The light at the end of the tunnel

Despite the fact that some publishers are screwing gamers over with DRM, other publishers and developers do still design games with the main focus on the quality of the product. Some developers are still making games simply because they believe these games are interesting or fun to play. It is up to you to do your research about upcoming games to be released, and to ensure that you are not buying games that are simply designed to obtain money from consumers without offering worthwhile experiences.

I would rank Gunpoint, an indie game that was released last year, as one of my top 10 all time favorite games. The developer, Tom Francis, did not make the game with the sole purpose of making money. In fact, he did not plan on charging money for the game at all. He did a post on his blog asking people whether he should charge for it, and the majority of people indicated that he should. It was a game he made simply because he wanted to make something fun and interesting. He did decide to sell it on Steam, without any form of DRM. So was the game a failure from a financial point of view? No. The game was a commercial success, especially considering that for the most part it was made by one person in his free time. In fact, it was so successful that Tom Francis was able to quit his day job and start indie development full time.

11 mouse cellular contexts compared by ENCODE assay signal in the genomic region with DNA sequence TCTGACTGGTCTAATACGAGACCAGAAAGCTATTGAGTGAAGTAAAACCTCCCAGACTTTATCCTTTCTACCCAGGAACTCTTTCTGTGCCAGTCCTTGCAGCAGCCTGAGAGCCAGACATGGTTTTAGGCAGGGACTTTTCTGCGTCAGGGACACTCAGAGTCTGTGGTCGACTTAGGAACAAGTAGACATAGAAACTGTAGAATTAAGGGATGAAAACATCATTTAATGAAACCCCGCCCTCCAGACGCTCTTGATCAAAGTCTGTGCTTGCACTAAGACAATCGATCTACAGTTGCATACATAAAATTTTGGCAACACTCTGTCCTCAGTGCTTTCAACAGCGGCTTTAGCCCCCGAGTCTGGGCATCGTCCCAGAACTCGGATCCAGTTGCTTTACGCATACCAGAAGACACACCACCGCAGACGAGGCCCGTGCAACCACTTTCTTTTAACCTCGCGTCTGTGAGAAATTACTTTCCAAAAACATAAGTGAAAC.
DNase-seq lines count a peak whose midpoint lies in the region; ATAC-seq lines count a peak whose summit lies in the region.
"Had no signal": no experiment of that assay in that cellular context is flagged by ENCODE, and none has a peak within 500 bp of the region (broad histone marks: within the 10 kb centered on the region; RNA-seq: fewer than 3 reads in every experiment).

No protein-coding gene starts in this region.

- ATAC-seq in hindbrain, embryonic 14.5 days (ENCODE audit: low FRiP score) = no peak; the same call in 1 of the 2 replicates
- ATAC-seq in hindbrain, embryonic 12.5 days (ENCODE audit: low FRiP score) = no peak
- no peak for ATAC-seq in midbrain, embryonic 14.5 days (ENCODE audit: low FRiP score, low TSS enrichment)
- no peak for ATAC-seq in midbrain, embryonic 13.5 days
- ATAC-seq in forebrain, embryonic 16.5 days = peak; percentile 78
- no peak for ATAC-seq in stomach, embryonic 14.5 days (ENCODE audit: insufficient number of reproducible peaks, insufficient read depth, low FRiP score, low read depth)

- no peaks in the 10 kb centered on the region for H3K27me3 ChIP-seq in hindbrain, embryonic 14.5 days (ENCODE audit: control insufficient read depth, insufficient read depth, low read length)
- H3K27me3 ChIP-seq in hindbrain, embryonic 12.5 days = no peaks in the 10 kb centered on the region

Gunpoint is one example, but there are countless other games out there, both indie and mainstream, that are achieving great success relative to the monetary and time investments it took the develop these games, without making use of invasive DRM. That is not to say that DRM is fundamentally flawed, only that the publishers and developers using it should implement it in a way that doesn’t compromise the experience of the players buying it. Even though DRM might be here to stay, we don’t necessarily have to deal with it, provided that we keep voting with our wallets.